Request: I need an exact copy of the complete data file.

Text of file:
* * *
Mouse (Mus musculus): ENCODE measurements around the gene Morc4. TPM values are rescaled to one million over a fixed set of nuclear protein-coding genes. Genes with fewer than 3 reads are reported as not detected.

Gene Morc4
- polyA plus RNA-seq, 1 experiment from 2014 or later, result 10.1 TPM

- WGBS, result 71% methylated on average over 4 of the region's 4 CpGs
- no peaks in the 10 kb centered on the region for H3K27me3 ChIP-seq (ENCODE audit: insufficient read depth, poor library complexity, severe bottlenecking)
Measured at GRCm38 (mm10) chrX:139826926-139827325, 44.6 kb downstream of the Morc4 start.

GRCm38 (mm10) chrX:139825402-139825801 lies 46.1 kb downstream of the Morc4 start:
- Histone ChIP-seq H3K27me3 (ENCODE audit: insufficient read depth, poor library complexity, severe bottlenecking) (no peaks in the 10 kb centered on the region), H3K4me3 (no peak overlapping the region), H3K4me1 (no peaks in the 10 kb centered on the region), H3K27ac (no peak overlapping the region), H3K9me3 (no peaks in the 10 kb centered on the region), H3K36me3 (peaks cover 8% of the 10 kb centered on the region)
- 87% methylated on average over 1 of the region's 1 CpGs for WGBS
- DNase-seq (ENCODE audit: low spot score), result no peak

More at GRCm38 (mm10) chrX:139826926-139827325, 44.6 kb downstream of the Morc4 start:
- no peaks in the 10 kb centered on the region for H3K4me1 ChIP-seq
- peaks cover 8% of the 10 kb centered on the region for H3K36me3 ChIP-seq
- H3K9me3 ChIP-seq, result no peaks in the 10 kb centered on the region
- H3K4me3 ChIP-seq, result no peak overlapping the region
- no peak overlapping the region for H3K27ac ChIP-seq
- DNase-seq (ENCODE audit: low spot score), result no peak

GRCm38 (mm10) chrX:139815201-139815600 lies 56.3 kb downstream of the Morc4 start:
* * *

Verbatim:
Mouse (Mus musculus): ENCODE measurements around the gene Morc4. TPM values are rescaled to one million over a fixed set of nuclear protein-coding genes. Genes with fewer than 3 reads are reported as not detected.

Gene Morc4
- polyA plus RNA-seq, 1 experiment from 2014 or later, result 10.1 TPM

- WGBS, result 71% methylated on average over 4 of the region's 4 CpGs
- no peaks in the 10 kb centered on the region for H3K27me3 ChIP-seq (ENCODE audit: insufficient read depth, poor library complexity, severe bottlenecking)
Measured at GRCm38 (mm10) chrX:139826926-139827325, 44.6 kb downstream of the Morc4 start.

GRCm38 (mm10) chrX:139825402-139825801 lies 46.1 kb downstream of the Morc4 start:
- Histone ChIP-seq H3K27me3 (ENCODE audit: insufficient read depth, poor library complexity, severe bottlenecking) (no peaks in the 10 kb centered on the region), H3K4me3 (no peak overlapping the region), H3K4me1 (no peaks in the 10 kb centered on the region), H3K27ac (no peak overlapping the region), H3K9me3 (no peaks in the 10 kb centered on the region), H3K36me3 (peaks cover 8% of the 10 kb centered on the region)
- 87% methylated on average over 1 of the region's 1 CpGs for WGBS
- DNase-seq (ENCODE audit: low spot score), result no peak

More at GRCm38 (mm10) chrX:139826926-139827325, 44.6 kb downstream of the Morc4 start:
- no peaks in the 10 kb centered on the region for H3K4me1 ChIP-seq
- peaks cover 8% of the 10 kb centered on the region for H3K36me3 ChIP-seq
- H3K9me3 ChIP-seq, result no peaks in the 10 kb centered on the region
- H3K4me3 ChIP-seq, result no peak overlapping the region
- no peak overlapping the region for H3K27ac ChIP-seq
- DNase-seq (ENCODE audit: low spot score), result no peak

GRCm38 (mm10) chrX:139815201-139815600 lies 56.3 kb downstream of the Morc4 start: